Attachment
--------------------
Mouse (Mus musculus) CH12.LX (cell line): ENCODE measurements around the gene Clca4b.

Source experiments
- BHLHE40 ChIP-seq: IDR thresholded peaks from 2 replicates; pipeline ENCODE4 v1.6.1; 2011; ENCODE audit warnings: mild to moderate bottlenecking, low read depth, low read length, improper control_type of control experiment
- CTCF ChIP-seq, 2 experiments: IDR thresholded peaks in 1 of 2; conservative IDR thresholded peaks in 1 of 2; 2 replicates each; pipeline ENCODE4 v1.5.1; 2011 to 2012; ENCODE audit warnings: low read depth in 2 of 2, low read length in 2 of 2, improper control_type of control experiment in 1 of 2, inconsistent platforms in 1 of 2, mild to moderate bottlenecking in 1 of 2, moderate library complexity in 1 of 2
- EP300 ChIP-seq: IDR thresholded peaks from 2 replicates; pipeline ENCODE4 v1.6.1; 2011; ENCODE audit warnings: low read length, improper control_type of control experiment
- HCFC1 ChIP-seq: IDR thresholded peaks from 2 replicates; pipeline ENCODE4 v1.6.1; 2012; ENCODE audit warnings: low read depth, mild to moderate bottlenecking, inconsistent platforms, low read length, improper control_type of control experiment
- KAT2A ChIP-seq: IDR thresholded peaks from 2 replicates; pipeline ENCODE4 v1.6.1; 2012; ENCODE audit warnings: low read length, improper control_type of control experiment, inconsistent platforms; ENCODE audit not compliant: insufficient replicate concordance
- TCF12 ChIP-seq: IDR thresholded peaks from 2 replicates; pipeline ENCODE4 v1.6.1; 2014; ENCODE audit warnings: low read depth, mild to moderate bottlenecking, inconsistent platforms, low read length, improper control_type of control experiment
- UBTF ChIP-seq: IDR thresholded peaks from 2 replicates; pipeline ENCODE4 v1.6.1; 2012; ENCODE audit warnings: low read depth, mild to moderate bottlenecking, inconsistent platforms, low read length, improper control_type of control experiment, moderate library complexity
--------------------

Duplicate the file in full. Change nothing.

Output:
Mouse (Mus musculus) CH12.LX (cell line): ENCODE measurements around the gene Clca4b.

Source experiments
- BHLHE40 ChIP-seq: IDR thresholded peaks from 2 replicates; pipeline ENCODE4 v1.6.1; 2011; ENCODE audit warnings: mild to moderate bottlenecking, low read depth, low read length, improper control_type of control experiment
- CTCF ChIP-seq, 2 experiments: IDR thresholded peaks in 1 of 2; conservative IDR thresholded peaks in 1 of 2; 2 replicates each; pipeline ENCODE4 v1.5.1; 2011 to 2012; ENCODE audit warnings: low read depth in 2 of 2, low read length in 2 of 2, improper control_type of control experiment in 1 of 2, inconsistent platforms in 1 of 2, mild to moderate bottlenecking in 1 of 2, moderate library complexity in 1 of 2
- EP300 ChIP-seq: IDR thresholded peaks from 2 replicates; pipeline ENCODE4 v1.6.1; 2011; ENCODE audit warnings: low read length, improper control_type of control experiment
- HCFC1 ChIP-seq: IDR thresholded peaks from 2 replicates; pipeline ENCODE4 v1.6.1; 2012; ENCODE audit warnings: low read depth, mild to moderate bottlenecking, inconsistent platforms, low read length, improper control_type of control experiment
- KAT2A ChIP-seq: IDR thresholded peaks from 2 replicates; pipeline ENCODE4 v1.6.1; 2012; ENCODE audit warnings: low read length, improper control_type of control experiment, inconsistent platforms; ENCODE audit not compliant: insufficient replicate concordance
- TCF12 ChIP-seq: IDR thresholded peaks from 2 replicates; pipeline ENCODE4 v1.6.1; 2014; ENCODE audit warnings: low read depth, mild to moderate bottlenecking, inconsistent platforms, low read length, improper control_type of control experiment
- UBTF ChIP-seq: IDR thresholded peaks from 2 replicates; pipeline ENCODE4 v1.6.1; 2012; ENCODE audit warnings: low read depth, mild to moderate bottlenecking, inconsistent platforms, low read length, improper control_type of control experiment, moderate library complexity